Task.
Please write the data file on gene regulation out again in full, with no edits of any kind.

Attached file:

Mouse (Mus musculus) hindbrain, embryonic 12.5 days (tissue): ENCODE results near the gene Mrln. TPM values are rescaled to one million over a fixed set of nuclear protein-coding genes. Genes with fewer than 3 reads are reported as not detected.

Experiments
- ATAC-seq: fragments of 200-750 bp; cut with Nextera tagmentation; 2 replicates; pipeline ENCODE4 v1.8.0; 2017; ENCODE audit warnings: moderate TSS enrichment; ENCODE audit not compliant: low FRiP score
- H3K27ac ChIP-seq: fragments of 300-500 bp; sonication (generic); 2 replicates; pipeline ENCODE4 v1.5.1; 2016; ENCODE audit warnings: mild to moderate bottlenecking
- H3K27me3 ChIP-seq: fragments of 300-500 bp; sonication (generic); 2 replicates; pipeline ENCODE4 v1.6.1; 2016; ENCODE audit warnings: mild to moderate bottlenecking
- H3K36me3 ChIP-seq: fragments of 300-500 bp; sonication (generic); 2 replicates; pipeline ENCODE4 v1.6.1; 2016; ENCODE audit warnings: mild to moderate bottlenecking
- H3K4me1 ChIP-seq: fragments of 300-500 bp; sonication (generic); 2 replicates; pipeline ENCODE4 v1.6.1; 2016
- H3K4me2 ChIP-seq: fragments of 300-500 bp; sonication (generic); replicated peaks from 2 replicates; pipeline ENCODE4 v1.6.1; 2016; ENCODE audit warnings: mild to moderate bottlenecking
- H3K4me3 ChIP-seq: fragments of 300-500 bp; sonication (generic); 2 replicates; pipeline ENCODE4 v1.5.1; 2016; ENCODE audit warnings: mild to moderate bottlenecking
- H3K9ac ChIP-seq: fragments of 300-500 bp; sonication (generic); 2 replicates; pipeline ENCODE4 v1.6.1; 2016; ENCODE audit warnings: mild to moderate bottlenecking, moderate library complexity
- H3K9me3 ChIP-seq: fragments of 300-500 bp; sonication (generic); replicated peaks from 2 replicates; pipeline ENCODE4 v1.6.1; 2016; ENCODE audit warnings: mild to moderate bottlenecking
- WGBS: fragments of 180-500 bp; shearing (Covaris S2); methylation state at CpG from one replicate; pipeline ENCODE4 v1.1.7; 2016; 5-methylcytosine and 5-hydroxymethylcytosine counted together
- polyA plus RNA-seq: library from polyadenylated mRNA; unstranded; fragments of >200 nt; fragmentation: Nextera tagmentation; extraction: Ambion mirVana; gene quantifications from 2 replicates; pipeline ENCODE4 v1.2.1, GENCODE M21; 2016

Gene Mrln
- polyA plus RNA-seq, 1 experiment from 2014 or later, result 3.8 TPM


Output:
Mouse (Mus musculus) hindbrain, embryonic 12.5 days (tissue): ENCODE results near the gene Mrln. TPM values are rescaled to one million over a fixed set of nuclear protein-coding genes. Genes with fewer than 3 reads are reported as not detected.

Experiments
- ATAC-seq: fragments of 200-750 bp; cut with Nextera tagmentation; 2 replicates; pipeline ENCODE4 v1.8.0; 2017; ENCODE audit warnings: moderate TSS enrichment; ENCODE audit not compliant: low FRiP score
- H3K27ac ChIP-seq: fragments of 300-500 bp; sonication (generic); 2 replicates; pipeline ENCODE4 v1.5.1; 2016; ENCODE audit warnings: mild to moderate bottlenecking
- H3K27me3 ChIP-seq: fragments of 300-500 bp; sonication (generic); 2 replicates; pipeline ENCODE4 v1.6.1; 2016; ENCODE audit warnings: mild to moderate bottlenecking
- H3K36me3 ChIP-seq: fragments of 300-500 bp; sonication (generic); 2 replicates; pipeline ENCODE4 v1.6.1; 2016; ENCODE audit warnings: mild to moderate bottlenecking
- H3K4me1 ChIP-seq: fragments of 300-500 bp; sonication (generic); 2 replicates; pipeline ENCODE4 v1.6.1; 2016
- H3K4me2 ChIP-seq: fragments of 300-500 bp; sonication (generic); replicated peaks from 2 replicates; pipeline ENCODE4 v1.6.1; 2016; ENCODE audit warnings: mild to moderate bottlenecking
- H3K4me3 ChIP-seq: fragments of 300-500 bp; sonication (generic); 2 replicates; pipeline ENCODE4 v1.5.1; 2016; ENCODE audit warnings: mild to moderate bottlenecking
- H3K9ac ChIP-seq: fragments of 300-500 bp; sonication (generic); 2 replicates; pipeline ENCODE4 v1.6.1; 2016; ENCODE audit warnings: mild to moderate bottlenecking, moderate library complexity
- H3K9me3 ChIP-seq: fragments of 300-500 bp; sonication (generic); replicated peaks from 2 replicates; pipeline ENCODE4 v1.6.1; 2016; ENCODE audit warnings: mild to moderate bottlenecking
- WGBS: fragments of 180-500 bp; shearing (Covaris S2); methylation state at CpG from one replicate; pipeline ENCODE4 v1.1.7; 2016; 5-methylcytosine and 5-hydroxymethylcytosine counted together
- polyA plus RNA-seq: library from polyadenylated mRNA; unstranded; fragments of >200 nt; fragmentation: Nextera tagmentation; extraction: Ambion mirVana; gene quantifications from 2 replicates; pipeline ENCODE4 v1.2.1, GENCODE M21; 2016

Gene Mrln
- polyA plus RNA-seq, 1 experiment from 2014 or later, result 3.8 TPM